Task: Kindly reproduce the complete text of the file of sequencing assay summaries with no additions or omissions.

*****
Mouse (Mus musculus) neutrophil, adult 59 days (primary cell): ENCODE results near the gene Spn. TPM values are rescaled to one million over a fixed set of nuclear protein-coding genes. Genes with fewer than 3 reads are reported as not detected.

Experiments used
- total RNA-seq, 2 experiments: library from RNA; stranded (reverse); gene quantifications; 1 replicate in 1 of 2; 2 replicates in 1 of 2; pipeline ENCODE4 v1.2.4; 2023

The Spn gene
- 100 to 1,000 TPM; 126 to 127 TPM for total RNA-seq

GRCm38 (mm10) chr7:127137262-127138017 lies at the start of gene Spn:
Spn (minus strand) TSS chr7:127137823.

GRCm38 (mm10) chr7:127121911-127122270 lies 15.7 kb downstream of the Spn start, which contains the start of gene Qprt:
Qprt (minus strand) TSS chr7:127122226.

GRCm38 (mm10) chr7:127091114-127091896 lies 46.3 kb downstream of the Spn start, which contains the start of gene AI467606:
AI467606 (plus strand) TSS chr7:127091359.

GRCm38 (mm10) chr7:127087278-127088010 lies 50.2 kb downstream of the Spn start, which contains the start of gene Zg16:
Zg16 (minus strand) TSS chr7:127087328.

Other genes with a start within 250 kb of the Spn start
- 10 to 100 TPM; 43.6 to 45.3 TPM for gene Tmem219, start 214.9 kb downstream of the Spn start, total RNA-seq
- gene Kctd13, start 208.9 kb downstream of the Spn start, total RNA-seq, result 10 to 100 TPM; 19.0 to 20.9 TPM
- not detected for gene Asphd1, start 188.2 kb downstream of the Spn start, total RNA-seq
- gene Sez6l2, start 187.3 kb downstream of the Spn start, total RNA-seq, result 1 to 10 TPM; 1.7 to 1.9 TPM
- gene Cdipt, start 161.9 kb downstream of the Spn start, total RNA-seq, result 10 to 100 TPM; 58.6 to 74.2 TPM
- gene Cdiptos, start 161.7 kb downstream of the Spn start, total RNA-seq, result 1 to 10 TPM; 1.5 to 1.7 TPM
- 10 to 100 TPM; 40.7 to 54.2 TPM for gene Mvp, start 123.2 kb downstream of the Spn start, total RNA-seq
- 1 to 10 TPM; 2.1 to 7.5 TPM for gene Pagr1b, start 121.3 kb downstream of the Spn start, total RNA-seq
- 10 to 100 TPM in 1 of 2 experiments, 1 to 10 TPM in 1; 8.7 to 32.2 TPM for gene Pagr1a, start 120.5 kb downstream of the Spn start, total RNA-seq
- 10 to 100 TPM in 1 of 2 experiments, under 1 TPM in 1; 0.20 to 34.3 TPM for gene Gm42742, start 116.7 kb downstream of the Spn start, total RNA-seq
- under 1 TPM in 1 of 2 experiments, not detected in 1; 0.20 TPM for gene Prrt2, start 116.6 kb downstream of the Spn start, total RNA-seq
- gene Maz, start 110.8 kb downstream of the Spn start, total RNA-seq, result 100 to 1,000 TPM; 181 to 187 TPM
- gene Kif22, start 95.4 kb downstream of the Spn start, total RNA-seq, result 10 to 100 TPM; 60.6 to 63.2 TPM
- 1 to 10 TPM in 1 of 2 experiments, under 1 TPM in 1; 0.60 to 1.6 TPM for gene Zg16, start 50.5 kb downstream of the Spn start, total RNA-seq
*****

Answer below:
Mouse (Mus musculus) neutrophil, adult 59 days (primary cell): ENCODE results near the gene Spn. TPM values are rescaled to one million over a fixed set of nuclear protein-coding genes. Genes with fewer than 3 reads are reported as not detected.

Experiments used
- total RNA-seq, 2 experiments: library from RNA; stranded (reverse); gene quantifications; 1 replicate in 1 of 2; 2 replicates in 1 of 2; pipeline ENCODE4 v1.2.4; 2023

The Spn gene
- 100 to 1,000 TPM; 126 to 127 TPM for total RNA-seq

GRCm38 (mm10) chr7:127137262-127138017 lies at the start of gene Spn:
Spn (minus strand) TSS chr7:127137823.

GRCm38 (mm10) chr7:127121911-127122270 lies 15.7 kb downstream of the Spn start, which contains the start of gene Qprt:
Qprt (minus strand) TSS chr7:127122226.

GRCm38 (mm10) chr7:127091114-127091896 lies 46.3 kb downstream of the Spn start, which contains the start of gene AI467606:
AI467606 (plus strand) TSS chr7:127091359.

GRCm38 (mm10) chr7:127087278-127088010 lies 50.2 kb downstream of the Spn start, which contains the start of gene Zg16:
Zg16 (minus strand) TSS chr7:127087328.

Other genes with a start within 250 kb of the Spn start
- 10 to 100 TPM; 43.6 to 45.3 TPM for gene Tmem219, start 214.9 kb downstream of the Spn start, total RNA-seq
- gene Kctd13, start 208.9 kb downstream of the Spn start, total RNA-seq, result 10 to 100 TPM; 19.0 to 20.9 TPM
- not detected for gene Asphd1, start 188.2 kb downstream of the Spn start, total RNA-seq
- gene Sez6l2, start 187.3 kb downstream of the Spn start, total RNA-seq, result 1 to 10 TPM; 1.7 to 1.9 TPM
- gene Cdipt, start 161.9 kb downstream of the Spn start, total RNA-seq, result 10 to 100 TPM; 58.6 to 74.2 TPM
- gene Cdiptos, start 161.7 kb downstream of the Spn start, total RNA-seq, result 1 to 10 TPM; 1.5 to 1.7 TPM
- 10 to 100 TPM; 40.7 to 54.2 TPM for gene Mvp, start 123.2 kb downstream of the Spn start, total RNA-seq
- 1 to 10 TPM; 2.1 to 7.5 TPM for gene Pagr1b, start 121.3 kb downstream of the Spn start, total RNA-seq
- 10 to 100 TPM in 1 of 2 experiments, 1 to 10 TPM in 1; 8.7 to 32.2 TPM for gene Pagr1a, start 120.5 kb downstream of the Spn start, total RNA-seq
- 10 to 100 TPM in 1 of 2 experiments, under 1 TPM in 1; 0.20 to 34.3 TPM for gene Gm42742, start 116.7 kb downstream of the Spn start, total RNA-seq
- under 1 TPM in 1 of 2 experiments, not detected in 1; 0.20 TPM for gene Prrt2, start 116.6 kb downstream of the Spn start, total RNA-seq
- gene Maz, start 110.8 kb downstream of the Spn start, total RNA-seq, result 100 to 1,000 TPM; 181 to 187 TPM
- gene Kif22, start 95.4 kb downstream of the Spn start, total RNA-seq, result 10 to 100 TPM; 60.6 to 63.2 TPM
- 1 to 10 TPM in 1 of 2 experiments, under 1 TPM in 1; 0.60 to 1.6 TPM for gene Zg16, start 50.5 kb downstream of the Spn start, total RNA-seq